ENCINITAS — On Dec. 19, the Encinitas City Council took a step forward in promoting the health, fitness and safety of the community’s youth and other residents. The council unanimously approved a contract with WalkSanDiego to conduct public outreach activities and prepare an Encinitas “Let’s Move” Pedestrian Travel and Safe Routes to School (SRTS) Plan.The $210,450 contract is funded by a federal Community-Based Transportation Planning (CBTP) grant of $183,000, augmented by the city’s matching funds of $27,450. The two-year project is being conducted under the auspices of the city’s Public Works/Engineering Services Department. The two-year Let’s Move project is getting off the ground in January 2013. Workshops and other outreach activities, including a project web page, will be coming soon. Details on the project can be found here.
More information will be available on the City’s website and in future issues of this newsletter over the next several months. For specific questions, contact Associate Civil Engineer Christy Villa at email@example.com.
The plan features a community-wide effort. In addition to city staff and WalkSanDiego, it involves local schools within the city, neighborhood coalitions of each of the five Encinitas communities, a taskforce of stakeholders, including representatives from CalTrans and the Sheriff’s Department, and the general public. The goal is to promote active public engagement that will lead to a plan that identifies infrastructure improvements needed throughout Encinitas, with an emphasis on school zones.
Encinitas Senior Civil Engineer Ed Deane said, “The project has two major components: infrastructure and outreach.”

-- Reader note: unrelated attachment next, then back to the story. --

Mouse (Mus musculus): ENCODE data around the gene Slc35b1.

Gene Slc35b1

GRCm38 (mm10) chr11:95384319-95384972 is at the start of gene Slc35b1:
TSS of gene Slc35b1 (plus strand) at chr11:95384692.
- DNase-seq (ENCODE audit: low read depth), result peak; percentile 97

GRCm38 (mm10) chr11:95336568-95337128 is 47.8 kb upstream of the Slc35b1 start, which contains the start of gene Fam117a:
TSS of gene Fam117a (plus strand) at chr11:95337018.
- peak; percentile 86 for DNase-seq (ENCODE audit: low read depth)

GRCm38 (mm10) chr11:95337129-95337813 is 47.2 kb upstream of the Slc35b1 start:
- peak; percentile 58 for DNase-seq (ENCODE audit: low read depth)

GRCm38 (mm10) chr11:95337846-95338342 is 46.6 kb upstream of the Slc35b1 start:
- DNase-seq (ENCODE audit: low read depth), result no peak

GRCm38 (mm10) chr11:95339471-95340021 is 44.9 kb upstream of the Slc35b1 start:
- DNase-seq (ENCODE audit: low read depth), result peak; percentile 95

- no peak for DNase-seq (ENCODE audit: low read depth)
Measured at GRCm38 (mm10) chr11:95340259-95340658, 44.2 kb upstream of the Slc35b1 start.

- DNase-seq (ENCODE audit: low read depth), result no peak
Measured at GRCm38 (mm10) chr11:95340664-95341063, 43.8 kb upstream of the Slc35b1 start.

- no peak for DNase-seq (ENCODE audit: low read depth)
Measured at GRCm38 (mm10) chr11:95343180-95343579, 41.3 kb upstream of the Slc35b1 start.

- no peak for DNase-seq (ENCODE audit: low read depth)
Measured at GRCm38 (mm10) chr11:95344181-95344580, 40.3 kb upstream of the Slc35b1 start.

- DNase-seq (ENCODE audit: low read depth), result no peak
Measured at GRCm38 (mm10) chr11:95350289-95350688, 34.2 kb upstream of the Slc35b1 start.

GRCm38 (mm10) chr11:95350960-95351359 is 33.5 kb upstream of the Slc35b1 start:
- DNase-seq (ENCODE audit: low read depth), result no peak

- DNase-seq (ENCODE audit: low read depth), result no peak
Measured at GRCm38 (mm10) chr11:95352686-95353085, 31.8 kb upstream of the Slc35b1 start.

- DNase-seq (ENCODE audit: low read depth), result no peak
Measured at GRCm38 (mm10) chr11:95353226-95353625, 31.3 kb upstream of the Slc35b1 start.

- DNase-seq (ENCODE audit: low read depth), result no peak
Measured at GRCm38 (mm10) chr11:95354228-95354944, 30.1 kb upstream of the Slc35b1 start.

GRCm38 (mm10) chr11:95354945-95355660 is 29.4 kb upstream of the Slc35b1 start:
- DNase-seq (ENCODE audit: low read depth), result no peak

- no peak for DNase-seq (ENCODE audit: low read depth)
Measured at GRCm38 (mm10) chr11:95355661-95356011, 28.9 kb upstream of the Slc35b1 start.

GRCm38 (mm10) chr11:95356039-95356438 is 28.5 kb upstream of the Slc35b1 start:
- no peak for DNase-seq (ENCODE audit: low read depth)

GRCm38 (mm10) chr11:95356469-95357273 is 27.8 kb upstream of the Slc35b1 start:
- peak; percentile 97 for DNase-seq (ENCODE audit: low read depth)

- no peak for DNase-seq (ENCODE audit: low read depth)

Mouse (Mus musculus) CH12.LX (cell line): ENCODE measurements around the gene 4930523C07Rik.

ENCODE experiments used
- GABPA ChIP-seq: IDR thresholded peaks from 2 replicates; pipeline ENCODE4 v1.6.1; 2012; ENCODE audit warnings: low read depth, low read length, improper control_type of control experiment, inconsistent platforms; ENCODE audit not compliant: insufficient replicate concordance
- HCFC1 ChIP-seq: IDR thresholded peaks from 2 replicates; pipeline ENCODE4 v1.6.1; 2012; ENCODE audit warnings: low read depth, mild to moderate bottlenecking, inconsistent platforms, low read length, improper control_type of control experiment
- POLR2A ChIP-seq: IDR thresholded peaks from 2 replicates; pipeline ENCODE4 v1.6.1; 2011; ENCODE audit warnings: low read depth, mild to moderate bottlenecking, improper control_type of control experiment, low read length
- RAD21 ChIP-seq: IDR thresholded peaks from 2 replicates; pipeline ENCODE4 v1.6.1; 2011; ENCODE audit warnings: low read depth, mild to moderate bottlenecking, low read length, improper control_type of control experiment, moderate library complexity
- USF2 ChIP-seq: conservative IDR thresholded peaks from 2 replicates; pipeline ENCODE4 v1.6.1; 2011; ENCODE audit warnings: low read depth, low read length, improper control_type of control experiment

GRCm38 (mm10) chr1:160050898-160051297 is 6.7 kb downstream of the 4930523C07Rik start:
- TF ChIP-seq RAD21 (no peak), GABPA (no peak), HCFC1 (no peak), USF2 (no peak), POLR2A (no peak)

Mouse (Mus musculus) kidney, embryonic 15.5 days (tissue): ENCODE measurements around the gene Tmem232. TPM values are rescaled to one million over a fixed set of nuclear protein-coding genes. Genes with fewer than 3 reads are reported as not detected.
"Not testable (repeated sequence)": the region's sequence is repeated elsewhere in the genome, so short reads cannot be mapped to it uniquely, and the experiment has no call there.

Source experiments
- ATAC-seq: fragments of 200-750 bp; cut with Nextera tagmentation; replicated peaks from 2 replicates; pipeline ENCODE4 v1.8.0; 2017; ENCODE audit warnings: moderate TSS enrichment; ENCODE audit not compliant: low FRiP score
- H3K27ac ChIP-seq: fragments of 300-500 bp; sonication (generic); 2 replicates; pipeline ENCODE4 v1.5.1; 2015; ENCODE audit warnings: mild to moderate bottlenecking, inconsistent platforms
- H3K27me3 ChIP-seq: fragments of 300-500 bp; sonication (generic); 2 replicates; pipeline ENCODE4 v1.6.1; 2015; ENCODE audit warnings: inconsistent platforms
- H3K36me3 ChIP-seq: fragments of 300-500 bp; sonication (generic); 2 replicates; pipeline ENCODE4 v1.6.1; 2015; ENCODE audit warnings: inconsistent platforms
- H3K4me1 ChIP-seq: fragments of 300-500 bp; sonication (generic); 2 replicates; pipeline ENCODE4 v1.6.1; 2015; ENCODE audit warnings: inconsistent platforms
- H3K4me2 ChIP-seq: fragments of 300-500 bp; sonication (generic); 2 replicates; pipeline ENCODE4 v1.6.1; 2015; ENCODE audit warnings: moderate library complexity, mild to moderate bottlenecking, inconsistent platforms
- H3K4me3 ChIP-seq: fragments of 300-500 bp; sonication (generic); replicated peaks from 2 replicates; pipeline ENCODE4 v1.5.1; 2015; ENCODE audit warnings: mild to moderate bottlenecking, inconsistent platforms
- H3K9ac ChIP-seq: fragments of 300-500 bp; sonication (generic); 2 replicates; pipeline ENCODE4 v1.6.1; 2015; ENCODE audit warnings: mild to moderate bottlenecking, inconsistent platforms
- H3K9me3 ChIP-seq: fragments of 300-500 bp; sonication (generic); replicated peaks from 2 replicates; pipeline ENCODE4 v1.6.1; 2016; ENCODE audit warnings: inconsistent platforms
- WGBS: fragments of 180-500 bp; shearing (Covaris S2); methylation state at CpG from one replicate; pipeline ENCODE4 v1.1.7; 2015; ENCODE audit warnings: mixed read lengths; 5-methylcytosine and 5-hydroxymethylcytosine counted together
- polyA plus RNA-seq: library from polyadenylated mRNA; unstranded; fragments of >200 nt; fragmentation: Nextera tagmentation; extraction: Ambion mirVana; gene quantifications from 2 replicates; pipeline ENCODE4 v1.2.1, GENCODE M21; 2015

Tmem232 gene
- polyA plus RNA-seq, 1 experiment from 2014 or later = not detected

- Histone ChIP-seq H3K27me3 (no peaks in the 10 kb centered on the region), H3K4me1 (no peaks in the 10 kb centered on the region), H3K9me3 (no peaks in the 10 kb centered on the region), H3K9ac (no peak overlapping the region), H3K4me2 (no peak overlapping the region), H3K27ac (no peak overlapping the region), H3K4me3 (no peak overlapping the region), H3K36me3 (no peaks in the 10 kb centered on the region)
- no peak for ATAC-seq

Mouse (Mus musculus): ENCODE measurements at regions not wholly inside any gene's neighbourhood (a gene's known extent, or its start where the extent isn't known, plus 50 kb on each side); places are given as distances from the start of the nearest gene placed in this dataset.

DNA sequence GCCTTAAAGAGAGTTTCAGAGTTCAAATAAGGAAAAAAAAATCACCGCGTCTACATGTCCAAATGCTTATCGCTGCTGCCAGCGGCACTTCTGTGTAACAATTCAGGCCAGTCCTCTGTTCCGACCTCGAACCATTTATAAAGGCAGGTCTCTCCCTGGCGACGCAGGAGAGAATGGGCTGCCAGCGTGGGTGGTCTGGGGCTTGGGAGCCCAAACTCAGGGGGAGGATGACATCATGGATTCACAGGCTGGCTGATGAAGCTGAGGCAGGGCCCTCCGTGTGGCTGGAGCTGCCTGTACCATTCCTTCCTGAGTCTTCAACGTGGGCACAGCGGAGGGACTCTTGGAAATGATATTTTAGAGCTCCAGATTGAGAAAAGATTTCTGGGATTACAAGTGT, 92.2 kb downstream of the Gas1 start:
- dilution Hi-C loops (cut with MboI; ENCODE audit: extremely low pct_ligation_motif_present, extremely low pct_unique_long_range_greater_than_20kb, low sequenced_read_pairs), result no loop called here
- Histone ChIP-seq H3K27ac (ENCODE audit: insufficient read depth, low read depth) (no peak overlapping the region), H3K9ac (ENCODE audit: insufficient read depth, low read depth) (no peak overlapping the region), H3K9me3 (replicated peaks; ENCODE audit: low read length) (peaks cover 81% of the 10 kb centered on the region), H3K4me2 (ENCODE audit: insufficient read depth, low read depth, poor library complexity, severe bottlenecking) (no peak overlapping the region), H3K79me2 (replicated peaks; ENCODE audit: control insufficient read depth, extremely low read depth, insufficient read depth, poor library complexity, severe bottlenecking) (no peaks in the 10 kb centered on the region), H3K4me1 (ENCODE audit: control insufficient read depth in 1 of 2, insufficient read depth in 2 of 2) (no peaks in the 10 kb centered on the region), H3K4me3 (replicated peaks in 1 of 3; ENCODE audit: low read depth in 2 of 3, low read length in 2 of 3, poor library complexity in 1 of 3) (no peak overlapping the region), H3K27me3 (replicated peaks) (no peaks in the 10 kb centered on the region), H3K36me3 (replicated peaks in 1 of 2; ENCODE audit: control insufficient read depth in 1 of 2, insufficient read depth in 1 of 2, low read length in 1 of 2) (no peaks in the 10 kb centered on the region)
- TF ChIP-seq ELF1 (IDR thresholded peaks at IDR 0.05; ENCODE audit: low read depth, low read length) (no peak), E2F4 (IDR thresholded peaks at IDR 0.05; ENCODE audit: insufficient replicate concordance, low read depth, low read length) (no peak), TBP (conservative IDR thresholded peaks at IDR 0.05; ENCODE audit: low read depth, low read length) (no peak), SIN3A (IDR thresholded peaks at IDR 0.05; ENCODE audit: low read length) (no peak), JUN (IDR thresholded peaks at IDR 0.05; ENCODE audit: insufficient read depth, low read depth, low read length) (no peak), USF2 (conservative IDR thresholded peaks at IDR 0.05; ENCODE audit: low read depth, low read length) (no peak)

The plan will:
— Identify infrastructure improvements that enhance safety for students and other residents who walk to schools, recreation centers, libraries, transit stops and other destinations throughout Encinitas.
— Educate, advocate for and celebrate a walkable/bikable community.
Deane said, “As a nonprofit acclaimed for its active role in making communities more walkable, and its demonstrated success in other communities in the region, WalkSanDiego will be an exceptional partner and consultant for our ambitious endeavor.”
“Our Cardiff program, culminating in a ‘Walk or Bike to School Celebration Day,’ was enthusiastically embraced by students, families and staff,” said WalkSanDiego Program Director Leah Stender. Full bike racks attest to the program’s success.”
One primary impetus for the Encinitas-wide program is health. Over the past several decades, physical activity among children in the U.S. has decreased while obesity and related diseases such as Type 2 diabetes have increased.
According to the national Centers for Disease Control and Prevention, today approximately 17 percent (or 12.5 million) of children and adolescents ages 2-19 are obese; nearly triple the number of 1980. In 1969, 50 percent of children walked or biked to school. Today, only 15 percent do so.
Information on the group’s Safe Routes for Seniors, apps for residents to rate the walkability of their streets and other programs are on its Web site.
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